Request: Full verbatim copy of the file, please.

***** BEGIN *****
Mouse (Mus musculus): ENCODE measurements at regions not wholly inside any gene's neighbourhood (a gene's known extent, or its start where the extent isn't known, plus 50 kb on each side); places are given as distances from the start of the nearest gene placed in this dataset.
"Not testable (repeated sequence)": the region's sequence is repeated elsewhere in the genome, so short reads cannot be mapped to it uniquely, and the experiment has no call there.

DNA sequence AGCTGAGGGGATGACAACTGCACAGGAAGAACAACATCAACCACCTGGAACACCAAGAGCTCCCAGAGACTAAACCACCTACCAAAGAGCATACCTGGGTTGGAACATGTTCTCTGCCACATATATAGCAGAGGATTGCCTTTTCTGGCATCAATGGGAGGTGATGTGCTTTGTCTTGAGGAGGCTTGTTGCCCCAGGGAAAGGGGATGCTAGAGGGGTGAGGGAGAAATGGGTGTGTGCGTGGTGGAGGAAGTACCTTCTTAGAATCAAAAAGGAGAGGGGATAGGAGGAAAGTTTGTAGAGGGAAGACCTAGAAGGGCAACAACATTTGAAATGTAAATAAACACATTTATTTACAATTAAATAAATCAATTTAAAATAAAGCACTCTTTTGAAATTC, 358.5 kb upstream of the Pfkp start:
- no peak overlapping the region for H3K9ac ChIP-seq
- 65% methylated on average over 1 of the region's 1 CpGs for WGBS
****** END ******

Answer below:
Mouse (Mus musculus): ENCODE measurements at regions not wholly inside any gene's neighbourhood (a gene's known extent, or its start where the extent isn't known, plus 50 kb on each side); places are given as distances from the start of the nearest gene placed in this dataset.
"Not testable (repeated sequence)": the region's sequence is repeated elsewhere in the genome, so short reads cannot be mapped to it uniquely, and the experiment has no call there.

DNA sequence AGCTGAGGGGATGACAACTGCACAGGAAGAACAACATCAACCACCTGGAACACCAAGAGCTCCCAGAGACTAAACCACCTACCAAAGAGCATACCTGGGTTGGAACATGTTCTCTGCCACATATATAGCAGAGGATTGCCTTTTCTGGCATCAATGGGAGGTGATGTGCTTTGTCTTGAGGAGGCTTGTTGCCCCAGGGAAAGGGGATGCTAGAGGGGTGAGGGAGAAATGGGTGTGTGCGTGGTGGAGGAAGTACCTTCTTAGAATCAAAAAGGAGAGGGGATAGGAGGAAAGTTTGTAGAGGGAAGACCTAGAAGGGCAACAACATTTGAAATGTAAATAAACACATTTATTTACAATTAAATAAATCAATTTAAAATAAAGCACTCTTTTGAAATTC, 358.5 kb upstream of the Pfkp start:
- no peak overlapping the region for H3K9ac ChIP-seq
- 65% methylated on average over 1 of the region's 1 CpGs for WGBS